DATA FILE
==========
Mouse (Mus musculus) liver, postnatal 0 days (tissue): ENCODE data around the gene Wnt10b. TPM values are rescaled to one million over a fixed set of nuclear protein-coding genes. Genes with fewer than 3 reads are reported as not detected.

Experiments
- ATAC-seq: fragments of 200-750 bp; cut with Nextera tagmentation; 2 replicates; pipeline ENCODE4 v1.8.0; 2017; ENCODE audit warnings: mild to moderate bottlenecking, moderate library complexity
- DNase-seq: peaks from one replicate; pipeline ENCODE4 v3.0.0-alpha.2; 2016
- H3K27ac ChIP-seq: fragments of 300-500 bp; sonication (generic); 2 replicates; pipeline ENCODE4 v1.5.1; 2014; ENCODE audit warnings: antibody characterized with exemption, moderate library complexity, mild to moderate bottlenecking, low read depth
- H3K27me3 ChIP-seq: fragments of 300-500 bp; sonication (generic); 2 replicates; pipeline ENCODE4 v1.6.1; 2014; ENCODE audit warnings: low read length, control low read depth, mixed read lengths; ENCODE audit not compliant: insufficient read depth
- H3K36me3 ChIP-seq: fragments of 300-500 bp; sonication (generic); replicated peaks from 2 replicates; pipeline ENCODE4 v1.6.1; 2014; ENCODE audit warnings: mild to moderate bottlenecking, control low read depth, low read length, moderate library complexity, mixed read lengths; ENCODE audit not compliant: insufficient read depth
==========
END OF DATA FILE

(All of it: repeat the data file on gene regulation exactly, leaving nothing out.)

Mouse (Mus musculus) liver, postnatal 0 days (tissue): ENCODE data around the gene Wnt10b. TPM values are rescaled to one million over a fixed set of nuclear protein-coding genes. Genes with fewer than 3 reads are reported as not detected.

Experiments
- ATAC-seq: fragments of 200-750 bp; cut with Nextera tagmentation; 2 replicates; pipeline ENCODE4 v1.8.0; 2017; ENCODE audit warnings: mild to moderate bottlenecking, moderate library complexity
- DNase-seq: peaks from one replicate; pipeline ENCODE4 v3.0.0-alpha.2; 2016
- H3K27ac ChIP-seq: fragments of 300-500 bp; sonication (generic); 2 replicates; pipeline ENCODE4 v1.5.1; 2014; ENCODE audit warnings: antibody characterized with exemption, moderate library complexity, mild to moderate bottlenecking, low read depth
- H3K27me3 ChIP-seq: fragments of 300-500 bp; sonication (generic); 2 replicates; pipeline ENCODE4 v1.6.1; 2014; ENCODE audit warnings: low read length, control low read depth, mixed read lengths; ENCODE audit not compliant: insufficient read depth
- H3K36me3 ChIP-seq: fragments of 300-500 bp; sonication (generic); replicated peaks from 2 replicates; pipeline ENCODE4 v1.6.1; 2014; ENCODE audit warnings: mild to moderate bottlenecking, control low read depth, low read length, moderate library complexity, mixed read lengths; ENCODE audit not compliant: insufficient read depth